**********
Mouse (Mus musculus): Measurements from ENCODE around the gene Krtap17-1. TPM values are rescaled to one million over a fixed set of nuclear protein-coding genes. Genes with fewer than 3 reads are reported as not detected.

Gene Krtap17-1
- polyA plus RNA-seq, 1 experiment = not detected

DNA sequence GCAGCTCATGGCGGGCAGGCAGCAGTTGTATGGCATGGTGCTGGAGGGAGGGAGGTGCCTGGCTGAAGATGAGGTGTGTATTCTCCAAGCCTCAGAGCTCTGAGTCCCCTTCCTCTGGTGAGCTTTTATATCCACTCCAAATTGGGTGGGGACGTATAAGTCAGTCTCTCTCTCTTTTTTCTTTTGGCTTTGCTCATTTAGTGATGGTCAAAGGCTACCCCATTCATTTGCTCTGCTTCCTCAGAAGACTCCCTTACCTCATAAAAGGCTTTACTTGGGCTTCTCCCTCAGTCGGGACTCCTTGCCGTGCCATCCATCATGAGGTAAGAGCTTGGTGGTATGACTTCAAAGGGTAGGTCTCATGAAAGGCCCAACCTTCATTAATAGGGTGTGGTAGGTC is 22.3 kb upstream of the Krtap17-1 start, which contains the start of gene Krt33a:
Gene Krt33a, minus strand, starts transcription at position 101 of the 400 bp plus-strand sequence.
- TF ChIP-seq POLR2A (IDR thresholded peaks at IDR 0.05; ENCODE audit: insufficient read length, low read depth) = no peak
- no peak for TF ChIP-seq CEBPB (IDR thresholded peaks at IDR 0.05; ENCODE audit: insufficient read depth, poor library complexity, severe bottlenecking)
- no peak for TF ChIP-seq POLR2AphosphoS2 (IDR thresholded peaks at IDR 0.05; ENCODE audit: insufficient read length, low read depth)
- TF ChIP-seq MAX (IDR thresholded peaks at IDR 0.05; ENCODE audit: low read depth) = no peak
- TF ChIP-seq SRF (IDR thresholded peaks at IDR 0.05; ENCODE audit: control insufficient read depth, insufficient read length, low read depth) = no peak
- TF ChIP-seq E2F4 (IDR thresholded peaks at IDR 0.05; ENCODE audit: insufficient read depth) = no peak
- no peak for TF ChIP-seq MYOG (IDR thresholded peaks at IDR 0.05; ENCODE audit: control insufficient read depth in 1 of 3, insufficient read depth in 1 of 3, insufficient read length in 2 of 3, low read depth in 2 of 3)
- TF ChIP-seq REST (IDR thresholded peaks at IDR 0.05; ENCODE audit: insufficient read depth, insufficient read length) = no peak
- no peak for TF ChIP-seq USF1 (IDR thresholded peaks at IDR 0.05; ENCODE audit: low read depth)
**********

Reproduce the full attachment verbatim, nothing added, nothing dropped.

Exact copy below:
Mouse (Mus musculus): Measurements from ENCODE around the gene Krtap17-1. TPM values are rescaled to one million over a fixed set of nuclear protein-coding genes. Genes with fewer than 3 reads are reported as not detected.

Gene Krtap17-1
- polyA plus RNA-seq, 1 experiment = not detected

DNA sequence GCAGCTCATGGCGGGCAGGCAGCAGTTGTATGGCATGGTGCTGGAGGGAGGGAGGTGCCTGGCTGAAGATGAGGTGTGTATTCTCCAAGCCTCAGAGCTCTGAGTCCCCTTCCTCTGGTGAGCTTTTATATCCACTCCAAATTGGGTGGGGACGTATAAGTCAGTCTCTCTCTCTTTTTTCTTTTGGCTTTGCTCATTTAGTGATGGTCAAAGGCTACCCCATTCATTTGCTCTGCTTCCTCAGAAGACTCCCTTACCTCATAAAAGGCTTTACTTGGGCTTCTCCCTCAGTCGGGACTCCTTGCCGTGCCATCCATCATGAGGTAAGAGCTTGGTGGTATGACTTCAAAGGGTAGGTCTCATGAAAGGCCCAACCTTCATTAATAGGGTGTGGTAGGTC is 22.3 kb upstream of the Krtap17-1 start, which contains the start of gene Krt33a:
Gene Krt33a, minus strand, starts transcription at position 101 of the 400 bp plus-strand sequence.
- TF ChIP-seq POLR2A (IDR thresholded peaks at IDR 0.05; ENCODE audit: insufficient read length, low read depth) = no peak
- no peak for TF ChIP-seq CEBPB (IDR thresholded peaks at IDR 0.05; ENCODE audit: insufficient read depth, poor library complexity, severe bottlenecking)
- no peak for TF ChIP-seq POLR2AphosphoS2 (IDR thresholded peaks at IDR 0.05; ENCODE audit: insufficient read length, low read depth)
- TF ChIP-seq MAX (IDR thresholded peaks at IDR 0.05; ENCODE audit: low read depth) = no peak
- TF ChIP-seq SRF (IDR thresholded peaks at IDR 0.05; ENCODE audit: control insufficient read depth, insufficient read length, low read depth) = no peak
- TF ChIP-seq E2F4 (IDR thresholded peaks at IDR 0.05; ENCODE audit: insufficient read depth) = no peak
- no peak for TF ChIP-seq MYOG (IDR thresholded peaks at IDR 0.05; ENCODE audit: control insufficient read depth in 1 of 3, insufficient read depth in 1 of 3, insufficient read length in 2 of 3, low read depth in 2 of 3)
- TF ChIP-seq REST (IDR thresholded peaks at IDR 0.05; ENCODE audit: insufficient read depth, insufficient read length) = no peak
- no peak for TF ChIP-seq USF1 (IDR thresholded peaks at IDR 0.05; ENCODE audit: low read depth)